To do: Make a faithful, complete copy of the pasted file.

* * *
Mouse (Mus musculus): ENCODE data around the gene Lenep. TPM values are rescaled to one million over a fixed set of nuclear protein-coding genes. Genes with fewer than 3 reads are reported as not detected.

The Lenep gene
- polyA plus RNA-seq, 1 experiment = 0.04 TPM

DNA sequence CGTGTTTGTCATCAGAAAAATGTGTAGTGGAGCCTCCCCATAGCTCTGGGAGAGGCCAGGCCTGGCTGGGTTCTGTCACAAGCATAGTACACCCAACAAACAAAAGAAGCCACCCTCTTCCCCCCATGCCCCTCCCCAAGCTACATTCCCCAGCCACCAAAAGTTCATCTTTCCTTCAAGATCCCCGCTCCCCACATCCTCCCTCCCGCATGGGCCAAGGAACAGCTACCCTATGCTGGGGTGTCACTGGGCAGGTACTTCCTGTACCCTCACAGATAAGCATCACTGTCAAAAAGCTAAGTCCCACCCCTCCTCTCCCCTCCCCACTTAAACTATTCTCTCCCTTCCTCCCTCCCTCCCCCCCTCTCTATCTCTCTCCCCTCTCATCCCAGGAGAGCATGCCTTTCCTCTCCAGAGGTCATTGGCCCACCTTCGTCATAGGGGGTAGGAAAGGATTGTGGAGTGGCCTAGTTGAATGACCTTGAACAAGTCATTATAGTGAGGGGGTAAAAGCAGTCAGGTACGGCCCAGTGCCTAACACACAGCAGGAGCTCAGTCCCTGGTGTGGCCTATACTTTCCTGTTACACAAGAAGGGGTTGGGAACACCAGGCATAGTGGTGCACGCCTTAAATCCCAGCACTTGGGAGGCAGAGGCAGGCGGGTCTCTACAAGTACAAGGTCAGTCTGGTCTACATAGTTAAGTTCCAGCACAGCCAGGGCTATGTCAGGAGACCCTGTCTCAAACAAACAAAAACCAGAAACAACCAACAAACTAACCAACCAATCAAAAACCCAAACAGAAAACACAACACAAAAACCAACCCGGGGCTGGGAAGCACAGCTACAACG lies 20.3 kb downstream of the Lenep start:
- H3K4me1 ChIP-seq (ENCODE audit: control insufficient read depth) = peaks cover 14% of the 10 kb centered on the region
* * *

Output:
Mouse (Mus musculus): ENCODE data around the gene Lenep. TPM values are rescaled to one million over a fixed set of nuclear protein-coding genes. Genes with fewer than 3 reads are reported as not detected.

The Lenep gene
- polyA plus RNA-seq, 1 experiment = 0.04 TPM

DNA sequence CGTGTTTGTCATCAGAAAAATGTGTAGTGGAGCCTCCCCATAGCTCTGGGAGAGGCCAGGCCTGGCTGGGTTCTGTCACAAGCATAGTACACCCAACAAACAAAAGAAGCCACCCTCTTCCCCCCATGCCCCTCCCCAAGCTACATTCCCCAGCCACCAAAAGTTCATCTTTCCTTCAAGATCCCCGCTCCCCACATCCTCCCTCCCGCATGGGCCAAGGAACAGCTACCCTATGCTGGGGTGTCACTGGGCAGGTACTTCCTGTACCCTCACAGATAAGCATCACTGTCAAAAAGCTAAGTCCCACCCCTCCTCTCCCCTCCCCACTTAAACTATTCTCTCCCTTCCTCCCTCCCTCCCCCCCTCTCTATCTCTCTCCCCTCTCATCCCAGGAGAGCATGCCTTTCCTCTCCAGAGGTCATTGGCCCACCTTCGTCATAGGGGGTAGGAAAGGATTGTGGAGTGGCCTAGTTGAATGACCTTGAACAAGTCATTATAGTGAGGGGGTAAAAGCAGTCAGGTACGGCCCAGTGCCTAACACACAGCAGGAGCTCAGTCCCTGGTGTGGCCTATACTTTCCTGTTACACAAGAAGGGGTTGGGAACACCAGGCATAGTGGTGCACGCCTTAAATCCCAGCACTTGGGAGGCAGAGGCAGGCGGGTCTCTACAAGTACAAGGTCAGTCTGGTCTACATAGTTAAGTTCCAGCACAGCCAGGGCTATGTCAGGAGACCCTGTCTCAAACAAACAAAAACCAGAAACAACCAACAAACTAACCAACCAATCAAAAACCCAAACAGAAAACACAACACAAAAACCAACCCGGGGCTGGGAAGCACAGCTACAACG lies 20.3 kb downstream of the Lenep start:
- H3K4me1 ChIP-seq (ENCODE audit: control insufficient read depth) = peaks cover 14% of the 10 kb centered on the region